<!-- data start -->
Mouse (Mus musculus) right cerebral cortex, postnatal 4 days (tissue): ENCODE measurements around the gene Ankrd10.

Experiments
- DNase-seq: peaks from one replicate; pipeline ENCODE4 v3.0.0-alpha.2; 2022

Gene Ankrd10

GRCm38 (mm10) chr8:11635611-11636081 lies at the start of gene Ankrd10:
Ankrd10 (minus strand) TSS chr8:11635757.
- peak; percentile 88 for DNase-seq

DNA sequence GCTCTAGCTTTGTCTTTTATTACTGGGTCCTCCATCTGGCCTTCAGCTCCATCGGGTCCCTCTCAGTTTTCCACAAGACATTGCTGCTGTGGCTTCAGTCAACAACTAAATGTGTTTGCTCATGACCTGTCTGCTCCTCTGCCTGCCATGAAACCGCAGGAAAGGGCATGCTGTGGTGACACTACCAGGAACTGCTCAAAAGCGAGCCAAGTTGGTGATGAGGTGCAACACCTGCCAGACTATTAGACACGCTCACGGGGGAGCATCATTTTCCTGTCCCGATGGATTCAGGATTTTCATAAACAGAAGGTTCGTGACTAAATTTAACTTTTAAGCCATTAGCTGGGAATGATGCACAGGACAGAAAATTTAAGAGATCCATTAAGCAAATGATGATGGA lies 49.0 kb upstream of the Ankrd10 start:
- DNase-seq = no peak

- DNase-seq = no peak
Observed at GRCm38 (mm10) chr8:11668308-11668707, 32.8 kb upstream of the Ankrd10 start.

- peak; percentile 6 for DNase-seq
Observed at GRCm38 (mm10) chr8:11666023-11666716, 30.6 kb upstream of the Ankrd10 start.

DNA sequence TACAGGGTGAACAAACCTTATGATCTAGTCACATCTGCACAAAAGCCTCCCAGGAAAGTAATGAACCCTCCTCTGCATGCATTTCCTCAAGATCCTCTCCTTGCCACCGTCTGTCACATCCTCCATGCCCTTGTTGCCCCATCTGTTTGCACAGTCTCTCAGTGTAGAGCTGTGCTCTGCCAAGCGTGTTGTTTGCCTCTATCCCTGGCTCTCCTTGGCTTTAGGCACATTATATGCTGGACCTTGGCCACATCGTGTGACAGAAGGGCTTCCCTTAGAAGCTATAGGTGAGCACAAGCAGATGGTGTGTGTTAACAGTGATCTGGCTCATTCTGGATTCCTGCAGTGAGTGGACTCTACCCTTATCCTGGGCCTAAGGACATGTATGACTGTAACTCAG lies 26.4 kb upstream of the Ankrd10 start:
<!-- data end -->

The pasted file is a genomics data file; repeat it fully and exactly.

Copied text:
Mouse (Mus musculus) right cerebral cortex, postnatal 4 days (tissue): ENCODE measurements around the gene Ankrd10.

Experiments
- DNase-seq: peaks from one replicate; pipeline ENCODE4 v3.0.0-alpha.2; 2022

Gene Ankrd10

GRCm38 (mm10) chr8:11635611-11636081 lies at the start of gene Ankrd10:
Ankrd10 (minus strand) TSS chr8:11635757.
- peak; percentile 88 for DNase-seq

DNA sequence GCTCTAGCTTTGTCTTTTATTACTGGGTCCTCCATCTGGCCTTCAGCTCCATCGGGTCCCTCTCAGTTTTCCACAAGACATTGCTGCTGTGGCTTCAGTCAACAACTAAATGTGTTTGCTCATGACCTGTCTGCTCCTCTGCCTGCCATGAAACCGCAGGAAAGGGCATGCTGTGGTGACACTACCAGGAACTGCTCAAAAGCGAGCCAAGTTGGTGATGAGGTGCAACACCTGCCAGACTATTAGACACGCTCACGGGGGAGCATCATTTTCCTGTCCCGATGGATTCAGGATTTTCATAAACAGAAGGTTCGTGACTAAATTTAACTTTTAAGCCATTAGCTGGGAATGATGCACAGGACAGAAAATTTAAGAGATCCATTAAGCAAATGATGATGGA lies 49.0 kb upstream of the Ankrd10 start:
- DNase-seq = no peak

- DNase-seq = no peak
Observed at GRCm38 (mm10) chr8:11668308-11668707, 32.8 kb upstream of the Ankrd10 start.

- peak; percentile 6 for DNase-seq
Observed at GRCm38 (mm10) chr8:11666023-11666716, 30.6 kb upstream of the Ankrd10 start.

DNA sequence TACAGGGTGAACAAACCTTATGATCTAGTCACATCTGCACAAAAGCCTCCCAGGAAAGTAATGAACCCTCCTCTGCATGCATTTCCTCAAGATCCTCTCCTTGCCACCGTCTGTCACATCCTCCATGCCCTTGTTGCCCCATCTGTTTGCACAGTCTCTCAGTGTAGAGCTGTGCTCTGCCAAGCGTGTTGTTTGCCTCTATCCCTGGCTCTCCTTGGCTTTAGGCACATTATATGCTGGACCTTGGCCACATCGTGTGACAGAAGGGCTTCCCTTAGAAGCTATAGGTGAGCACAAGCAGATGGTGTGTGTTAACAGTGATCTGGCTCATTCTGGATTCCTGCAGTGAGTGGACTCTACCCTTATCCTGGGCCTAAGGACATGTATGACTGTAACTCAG lies 26.4 kb upstream of the Ankrd10 start: